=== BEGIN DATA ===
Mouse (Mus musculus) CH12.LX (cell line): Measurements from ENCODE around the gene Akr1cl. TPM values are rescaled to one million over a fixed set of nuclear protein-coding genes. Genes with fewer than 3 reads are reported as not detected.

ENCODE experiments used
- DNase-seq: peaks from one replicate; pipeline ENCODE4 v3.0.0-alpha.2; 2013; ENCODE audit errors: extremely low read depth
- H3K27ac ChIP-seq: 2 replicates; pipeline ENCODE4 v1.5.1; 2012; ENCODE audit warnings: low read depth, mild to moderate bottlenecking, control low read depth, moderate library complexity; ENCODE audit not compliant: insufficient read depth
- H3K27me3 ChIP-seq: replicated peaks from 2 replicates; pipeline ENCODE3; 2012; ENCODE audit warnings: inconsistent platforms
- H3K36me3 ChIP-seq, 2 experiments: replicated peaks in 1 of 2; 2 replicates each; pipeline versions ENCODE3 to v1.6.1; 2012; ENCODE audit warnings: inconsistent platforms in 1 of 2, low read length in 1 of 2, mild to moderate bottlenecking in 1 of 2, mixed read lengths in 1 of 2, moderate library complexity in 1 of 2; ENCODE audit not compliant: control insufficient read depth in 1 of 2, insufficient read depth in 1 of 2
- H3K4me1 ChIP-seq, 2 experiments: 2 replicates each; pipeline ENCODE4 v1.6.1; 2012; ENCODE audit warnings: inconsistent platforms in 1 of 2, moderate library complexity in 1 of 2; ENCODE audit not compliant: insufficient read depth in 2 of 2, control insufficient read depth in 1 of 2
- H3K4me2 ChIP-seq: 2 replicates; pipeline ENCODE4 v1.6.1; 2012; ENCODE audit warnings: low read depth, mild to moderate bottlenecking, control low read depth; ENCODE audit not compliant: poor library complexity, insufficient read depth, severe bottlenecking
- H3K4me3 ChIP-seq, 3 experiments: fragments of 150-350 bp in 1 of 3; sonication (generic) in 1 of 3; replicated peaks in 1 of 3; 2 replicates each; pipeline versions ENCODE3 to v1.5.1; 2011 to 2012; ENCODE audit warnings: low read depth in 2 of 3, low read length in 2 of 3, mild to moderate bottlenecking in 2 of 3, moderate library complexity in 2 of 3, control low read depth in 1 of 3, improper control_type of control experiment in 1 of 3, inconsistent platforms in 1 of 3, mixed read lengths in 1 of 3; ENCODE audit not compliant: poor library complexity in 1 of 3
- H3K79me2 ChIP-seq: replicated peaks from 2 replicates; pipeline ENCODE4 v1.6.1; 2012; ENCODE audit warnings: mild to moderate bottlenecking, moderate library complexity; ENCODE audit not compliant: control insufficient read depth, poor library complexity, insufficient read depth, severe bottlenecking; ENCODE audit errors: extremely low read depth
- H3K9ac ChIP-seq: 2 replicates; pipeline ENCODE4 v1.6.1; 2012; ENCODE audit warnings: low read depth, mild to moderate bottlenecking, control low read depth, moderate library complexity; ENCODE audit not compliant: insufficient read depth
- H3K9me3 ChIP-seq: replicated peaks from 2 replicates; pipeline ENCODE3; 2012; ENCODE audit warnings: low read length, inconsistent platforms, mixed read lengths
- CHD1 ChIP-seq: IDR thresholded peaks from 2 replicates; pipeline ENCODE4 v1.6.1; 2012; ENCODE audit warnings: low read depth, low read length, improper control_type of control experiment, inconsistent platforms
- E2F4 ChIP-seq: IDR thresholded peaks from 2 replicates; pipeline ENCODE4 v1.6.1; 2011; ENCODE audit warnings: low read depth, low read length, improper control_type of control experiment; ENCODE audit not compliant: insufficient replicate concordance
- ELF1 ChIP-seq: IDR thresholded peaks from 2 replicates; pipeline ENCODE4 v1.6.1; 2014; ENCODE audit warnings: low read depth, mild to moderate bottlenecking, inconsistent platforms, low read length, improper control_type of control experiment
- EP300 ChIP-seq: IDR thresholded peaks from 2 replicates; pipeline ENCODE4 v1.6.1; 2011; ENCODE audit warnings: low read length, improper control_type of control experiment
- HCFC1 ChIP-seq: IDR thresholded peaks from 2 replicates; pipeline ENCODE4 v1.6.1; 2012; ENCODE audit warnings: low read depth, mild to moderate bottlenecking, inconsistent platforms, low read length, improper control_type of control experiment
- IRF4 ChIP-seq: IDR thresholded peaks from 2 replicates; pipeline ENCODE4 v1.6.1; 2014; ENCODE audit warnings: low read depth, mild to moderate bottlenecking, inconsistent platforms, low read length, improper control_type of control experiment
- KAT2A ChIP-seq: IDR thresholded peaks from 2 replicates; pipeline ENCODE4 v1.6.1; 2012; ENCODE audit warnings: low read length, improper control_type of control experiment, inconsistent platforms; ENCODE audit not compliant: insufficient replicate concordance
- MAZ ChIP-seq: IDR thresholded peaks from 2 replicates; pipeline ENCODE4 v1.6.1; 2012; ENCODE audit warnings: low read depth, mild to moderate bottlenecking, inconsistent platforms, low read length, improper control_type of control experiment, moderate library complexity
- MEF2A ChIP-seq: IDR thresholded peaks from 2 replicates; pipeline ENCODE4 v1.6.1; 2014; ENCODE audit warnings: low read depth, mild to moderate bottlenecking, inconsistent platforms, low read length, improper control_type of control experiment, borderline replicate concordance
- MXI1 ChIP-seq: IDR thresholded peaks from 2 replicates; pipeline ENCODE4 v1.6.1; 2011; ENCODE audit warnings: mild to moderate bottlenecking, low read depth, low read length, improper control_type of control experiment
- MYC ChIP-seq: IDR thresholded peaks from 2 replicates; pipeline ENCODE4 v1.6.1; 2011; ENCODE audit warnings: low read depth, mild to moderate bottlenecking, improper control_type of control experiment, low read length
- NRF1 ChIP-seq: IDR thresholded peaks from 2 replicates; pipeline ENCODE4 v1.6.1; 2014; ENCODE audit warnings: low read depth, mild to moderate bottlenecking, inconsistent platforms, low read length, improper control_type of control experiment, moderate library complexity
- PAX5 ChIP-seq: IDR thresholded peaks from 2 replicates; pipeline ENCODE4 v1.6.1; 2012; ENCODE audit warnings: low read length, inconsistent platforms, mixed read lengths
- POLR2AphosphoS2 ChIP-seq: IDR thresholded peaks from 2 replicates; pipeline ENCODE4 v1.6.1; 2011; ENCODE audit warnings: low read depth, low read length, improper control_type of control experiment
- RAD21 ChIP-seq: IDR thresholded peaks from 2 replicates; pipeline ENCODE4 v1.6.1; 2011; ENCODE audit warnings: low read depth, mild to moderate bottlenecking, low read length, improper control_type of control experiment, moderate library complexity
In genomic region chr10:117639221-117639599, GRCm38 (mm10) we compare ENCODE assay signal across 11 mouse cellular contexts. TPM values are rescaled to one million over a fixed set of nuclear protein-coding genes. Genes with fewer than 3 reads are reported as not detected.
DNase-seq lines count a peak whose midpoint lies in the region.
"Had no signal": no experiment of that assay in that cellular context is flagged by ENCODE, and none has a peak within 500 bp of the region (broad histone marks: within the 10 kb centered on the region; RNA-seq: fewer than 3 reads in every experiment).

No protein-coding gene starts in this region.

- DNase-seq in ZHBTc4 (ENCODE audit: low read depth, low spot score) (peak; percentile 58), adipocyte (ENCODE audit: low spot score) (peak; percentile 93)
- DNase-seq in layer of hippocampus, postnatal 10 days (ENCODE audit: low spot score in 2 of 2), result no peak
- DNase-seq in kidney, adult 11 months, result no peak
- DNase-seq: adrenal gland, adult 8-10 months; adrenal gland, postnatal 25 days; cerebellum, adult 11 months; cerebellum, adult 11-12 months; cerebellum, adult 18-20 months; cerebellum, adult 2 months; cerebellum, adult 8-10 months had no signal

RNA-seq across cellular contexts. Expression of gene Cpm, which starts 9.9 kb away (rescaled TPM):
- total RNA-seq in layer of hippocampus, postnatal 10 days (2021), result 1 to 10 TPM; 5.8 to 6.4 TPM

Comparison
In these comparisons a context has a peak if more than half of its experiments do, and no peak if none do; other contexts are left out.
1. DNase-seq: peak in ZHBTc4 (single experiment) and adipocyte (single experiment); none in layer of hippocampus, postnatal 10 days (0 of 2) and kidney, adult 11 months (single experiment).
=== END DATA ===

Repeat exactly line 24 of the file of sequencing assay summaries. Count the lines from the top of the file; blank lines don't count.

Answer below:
- NRF1 ChIP-seq: IDR thresholded peaks from 2 replicates; pipeline ENCODE4 v1.6.1; 2014; ENCODE audit warnings: low read depth, mild to moderate bottlenecking, inconsistent platforms, low read length, improper control_type of control experiment, moderate library complexity